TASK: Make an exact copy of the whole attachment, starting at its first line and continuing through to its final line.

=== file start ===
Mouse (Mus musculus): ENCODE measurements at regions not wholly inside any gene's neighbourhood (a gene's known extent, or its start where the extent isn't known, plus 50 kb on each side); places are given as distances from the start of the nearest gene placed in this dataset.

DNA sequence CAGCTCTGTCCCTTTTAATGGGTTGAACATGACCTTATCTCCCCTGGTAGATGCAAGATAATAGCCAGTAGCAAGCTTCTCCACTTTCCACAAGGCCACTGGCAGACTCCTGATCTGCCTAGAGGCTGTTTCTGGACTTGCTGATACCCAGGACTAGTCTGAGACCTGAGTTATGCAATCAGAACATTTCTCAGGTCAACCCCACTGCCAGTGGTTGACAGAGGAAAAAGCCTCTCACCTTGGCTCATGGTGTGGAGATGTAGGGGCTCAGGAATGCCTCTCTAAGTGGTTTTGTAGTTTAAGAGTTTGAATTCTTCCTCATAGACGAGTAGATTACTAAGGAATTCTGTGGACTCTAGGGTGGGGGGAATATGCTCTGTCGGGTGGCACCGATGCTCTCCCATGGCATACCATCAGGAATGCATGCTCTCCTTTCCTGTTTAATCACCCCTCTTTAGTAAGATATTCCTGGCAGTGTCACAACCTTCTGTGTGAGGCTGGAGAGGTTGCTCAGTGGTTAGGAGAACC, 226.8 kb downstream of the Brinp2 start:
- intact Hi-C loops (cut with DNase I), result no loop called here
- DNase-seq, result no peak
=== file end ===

Mouse (Mus musculus): ENCODE measurements at regions not wholly inside any gene's neighbourhood (a gene's known extent, or its start where the extent isn't known, plus 50 kb on each side); places are given as distances from the start of the nearest gene placed in this dataset.

DNA sequence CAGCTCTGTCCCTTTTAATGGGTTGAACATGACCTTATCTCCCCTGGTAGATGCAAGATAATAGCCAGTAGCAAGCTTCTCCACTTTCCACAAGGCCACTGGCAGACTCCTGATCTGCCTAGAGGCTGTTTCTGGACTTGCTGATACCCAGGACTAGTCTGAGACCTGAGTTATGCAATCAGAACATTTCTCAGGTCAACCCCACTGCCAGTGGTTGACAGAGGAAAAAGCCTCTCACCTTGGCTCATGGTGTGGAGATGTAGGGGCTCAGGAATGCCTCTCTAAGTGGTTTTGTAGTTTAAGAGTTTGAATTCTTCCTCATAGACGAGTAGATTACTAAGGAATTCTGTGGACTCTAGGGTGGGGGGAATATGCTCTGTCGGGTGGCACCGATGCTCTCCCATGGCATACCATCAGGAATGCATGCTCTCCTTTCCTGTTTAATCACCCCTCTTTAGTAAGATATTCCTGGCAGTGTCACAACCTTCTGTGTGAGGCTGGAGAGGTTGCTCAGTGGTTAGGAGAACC, 226.8 kb downstream of the Brinp2 start:
- intact Hi-C loops (cut with DNase I), result no loop called here
- DNase-seq, result no peak